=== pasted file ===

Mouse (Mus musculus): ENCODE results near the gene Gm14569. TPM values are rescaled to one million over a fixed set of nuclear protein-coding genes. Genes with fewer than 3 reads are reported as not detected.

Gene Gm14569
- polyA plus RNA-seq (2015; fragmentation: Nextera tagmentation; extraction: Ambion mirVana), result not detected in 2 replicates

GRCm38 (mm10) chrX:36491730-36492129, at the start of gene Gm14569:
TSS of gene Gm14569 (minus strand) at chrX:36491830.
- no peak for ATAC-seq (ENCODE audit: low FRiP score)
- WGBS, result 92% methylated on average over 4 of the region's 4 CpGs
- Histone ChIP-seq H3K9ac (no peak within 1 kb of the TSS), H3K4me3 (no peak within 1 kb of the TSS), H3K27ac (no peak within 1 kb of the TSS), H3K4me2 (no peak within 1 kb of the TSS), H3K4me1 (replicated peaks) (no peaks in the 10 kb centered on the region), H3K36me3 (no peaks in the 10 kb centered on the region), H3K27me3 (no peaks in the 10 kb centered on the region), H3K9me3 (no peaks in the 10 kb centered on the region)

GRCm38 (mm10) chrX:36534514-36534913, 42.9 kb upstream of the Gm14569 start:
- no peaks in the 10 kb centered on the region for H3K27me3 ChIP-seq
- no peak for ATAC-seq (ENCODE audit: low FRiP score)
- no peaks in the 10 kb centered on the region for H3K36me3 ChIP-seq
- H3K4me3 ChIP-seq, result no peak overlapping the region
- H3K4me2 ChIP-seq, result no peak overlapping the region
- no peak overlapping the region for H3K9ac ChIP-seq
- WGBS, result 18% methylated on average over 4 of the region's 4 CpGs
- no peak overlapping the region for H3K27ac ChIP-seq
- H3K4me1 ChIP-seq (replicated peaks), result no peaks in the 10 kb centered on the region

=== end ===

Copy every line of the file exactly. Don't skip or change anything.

Mouse (Mus musculus): ENCODE results near the gene Gm14569. TPM values are rescaled to one million over a fixed set of nuclear protein-coding genes. Genes with fewer than 3 reads are reported as not detected.

Gene Gm14569
- polyA plus RNA-seq (2015; fragmentation: Nextera tagmentation; extraction: Ambion mirVana), result not detected in 2 replicates

GRCm38 (mm10) chrX:36491730-36492129, at the start of gene Gm14569:
TSS of gene Gm14569 (minus strand) at chrX:36491830.
- no peak for ATAC-seq (ENCODE audit: low FRiP score)
- WGBS, result 92% methylated on average over 4 of the region's 4 CpGs
- Histone ChIP-seq H3K9ac (no peak within 1 kb of the TSS), H3K4me3 (no peak within 1 kb of the TSS), H3K27ac (no peak within 1 kb of the TSS), H3K4me2 (no peak within 1 kb of the TSS), H3K4me1 (replicated peaks) (no peaks in the 10 kb centered on the region), H3K36me3 (no peaks in the 10 kb centered on the region), H3K27me3 (no peaks in the 10 kb centered on the region), H3K9me3 (no peaks in the 10 kb centered on the region)

GRCm38 (mm10) chrX:36534514-36534913, 42.9 kb upstream of the Gm14569 start:
- no peaks in the 10 kb centered on the region for H3K27me3 ChIP-seq
- no peak for ATAC-seq (ENCODE audit: low FRiP score)
- no peaks in the 10 kb centered on the region for H3K36me3 ChIP-seq
- H3K4me3 ChIP-seq, result no peak overlapping the region
- H3K4me2 ChIP-seq, result no peak overlapping the region
- no peak overlapping the region for H3K9ac ChIP-seq
- WGBS, result 18% methylated on average over 4 of the region's 4 CpGs
- no peak overlapping the region for H3K27ac ChIP-seq
- H3K4me1 ChIP-seq (replicated peaks), result no peaks in the 10 kb centered on the region